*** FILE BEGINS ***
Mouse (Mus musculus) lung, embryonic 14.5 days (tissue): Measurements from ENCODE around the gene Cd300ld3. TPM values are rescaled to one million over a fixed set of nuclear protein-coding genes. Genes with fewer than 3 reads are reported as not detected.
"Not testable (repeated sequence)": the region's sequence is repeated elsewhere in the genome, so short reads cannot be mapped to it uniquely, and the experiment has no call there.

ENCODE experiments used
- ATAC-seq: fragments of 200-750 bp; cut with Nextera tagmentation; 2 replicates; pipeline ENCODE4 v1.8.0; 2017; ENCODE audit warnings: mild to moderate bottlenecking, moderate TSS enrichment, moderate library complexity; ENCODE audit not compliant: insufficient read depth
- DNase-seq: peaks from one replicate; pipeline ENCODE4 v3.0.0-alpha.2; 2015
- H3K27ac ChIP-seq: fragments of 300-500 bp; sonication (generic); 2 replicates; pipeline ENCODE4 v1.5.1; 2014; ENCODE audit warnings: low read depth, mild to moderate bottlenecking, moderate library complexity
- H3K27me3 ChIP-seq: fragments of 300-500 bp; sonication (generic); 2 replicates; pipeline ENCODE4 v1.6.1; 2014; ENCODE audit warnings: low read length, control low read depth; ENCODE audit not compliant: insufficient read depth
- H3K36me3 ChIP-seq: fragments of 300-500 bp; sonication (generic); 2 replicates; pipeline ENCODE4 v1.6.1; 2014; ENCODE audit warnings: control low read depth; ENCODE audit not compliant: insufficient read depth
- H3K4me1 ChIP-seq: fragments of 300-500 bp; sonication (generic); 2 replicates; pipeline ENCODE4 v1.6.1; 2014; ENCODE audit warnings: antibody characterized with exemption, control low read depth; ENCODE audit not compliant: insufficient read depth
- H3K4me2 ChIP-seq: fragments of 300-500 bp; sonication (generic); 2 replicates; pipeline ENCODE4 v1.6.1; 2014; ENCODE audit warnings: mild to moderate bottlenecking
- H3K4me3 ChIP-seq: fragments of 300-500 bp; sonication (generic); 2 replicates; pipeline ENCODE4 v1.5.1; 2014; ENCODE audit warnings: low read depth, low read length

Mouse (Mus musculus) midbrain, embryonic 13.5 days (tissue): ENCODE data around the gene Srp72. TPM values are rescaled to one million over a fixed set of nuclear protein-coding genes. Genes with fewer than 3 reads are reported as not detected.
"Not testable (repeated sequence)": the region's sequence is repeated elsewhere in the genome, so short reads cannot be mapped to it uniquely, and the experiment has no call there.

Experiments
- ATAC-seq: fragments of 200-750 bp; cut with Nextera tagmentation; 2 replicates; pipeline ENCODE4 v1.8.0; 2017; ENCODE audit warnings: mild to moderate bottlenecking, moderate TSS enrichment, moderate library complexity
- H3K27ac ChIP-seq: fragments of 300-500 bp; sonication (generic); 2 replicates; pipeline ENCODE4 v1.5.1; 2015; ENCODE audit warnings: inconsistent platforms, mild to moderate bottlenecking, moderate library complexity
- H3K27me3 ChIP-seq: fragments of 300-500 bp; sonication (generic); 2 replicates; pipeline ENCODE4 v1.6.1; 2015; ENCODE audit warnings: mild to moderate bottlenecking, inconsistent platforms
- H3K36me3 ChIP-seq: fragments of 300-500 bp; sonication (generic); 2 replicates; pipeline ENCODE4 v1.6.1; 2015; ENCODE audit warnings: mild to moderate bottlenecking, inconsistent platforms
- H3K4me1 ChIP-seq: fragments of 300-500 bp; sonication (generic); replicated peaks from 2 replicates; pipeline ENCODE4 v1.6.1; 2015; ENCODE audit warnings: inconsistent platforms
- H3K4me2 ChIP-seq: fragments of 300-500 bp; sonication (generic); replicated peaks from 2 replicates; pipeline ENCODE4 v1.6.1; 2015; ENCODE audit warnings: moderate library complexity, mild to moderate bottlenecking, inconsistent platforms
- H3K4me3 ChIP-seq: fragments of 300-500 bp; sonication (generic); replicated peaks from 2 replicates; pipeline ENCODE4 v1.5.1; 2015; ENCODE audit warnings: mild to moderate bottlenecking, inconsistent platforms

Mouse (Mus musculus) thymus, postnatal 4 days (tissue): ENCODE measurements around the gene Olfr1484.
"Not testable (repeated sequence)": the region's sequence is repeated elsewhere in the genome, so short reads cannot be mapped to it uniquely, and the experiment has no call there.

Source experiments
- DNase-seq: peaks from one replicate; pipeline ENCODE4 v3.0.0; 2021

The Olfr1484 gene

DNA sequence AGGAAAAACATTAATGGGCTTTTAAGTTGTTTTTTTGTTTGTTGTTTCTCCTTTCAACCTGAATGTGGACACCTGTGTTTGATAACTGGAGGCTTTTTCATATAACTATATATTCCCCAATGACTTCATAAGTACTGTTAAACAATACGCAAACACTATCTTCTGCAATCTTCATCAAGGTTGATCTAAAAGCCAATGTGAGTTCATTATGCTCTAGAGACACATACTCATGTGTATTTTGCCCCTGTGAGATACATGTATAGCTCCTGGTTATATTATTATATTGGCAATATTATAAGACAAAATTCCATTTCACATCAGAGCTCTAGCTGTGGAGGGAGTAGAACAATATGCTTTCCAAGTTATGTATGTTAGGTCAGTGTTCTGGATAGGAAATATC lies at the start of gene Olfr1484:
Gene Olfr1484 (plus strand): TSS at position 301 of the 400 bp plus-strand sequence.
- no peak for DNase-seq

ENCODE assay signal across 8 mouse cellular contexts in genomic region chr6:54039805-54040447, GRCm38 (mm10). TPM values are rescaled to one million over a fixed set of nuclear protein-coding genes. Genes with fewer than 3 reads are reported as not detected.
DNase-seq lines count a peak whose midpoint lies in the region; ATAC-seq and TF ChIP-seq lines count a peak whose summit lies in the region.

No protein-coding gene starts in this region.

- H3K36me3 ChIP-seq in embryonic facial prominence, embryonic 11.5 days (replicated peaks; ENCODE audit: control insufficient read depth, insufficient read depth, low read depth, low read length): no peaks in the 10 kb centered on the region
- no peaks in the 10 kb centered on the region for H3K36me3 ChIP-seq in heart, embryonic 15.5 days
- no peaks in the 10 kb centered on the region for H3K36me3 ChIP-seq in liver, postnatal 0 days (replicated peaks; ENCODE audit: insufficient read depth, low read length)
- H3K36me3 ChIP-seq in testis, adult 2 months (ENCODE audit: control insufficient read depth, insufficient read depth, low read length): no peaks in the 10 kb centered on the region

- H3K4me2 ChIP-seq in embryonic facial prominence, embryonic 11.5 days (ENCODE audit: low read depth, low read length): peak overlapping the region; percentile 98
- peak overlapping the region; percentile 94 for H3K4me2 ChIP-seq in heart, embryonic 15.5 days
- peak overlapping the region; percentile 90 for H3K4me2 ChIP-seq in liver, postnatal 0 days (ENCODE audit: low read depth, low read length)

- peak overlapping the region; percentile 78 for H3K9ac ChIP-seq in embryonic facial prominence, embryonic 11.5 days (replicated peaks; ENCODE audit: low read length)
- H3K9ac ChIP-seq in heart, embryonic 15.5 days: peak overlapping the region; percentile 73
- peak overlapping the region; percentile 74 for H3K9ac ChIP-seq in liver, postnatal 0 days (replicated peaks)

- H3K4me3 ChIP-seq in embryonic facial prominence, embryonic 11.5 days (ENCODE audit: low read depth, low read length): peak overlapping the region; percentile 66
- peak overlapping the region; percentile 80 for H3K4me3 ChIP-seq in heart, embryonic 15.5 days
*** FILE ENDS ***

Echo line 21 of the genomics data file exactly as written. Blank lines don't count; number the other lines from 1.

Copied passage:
- H3K4me3 ChIP-seq: fragments of 300-500 bp; sonication (generic); replicated peaks from 2 replicates; pipeline ENCODE4 v1.5.1; 2015; ENCODE audit warnings: mild to moderate bottlenecking, inconsistent platforms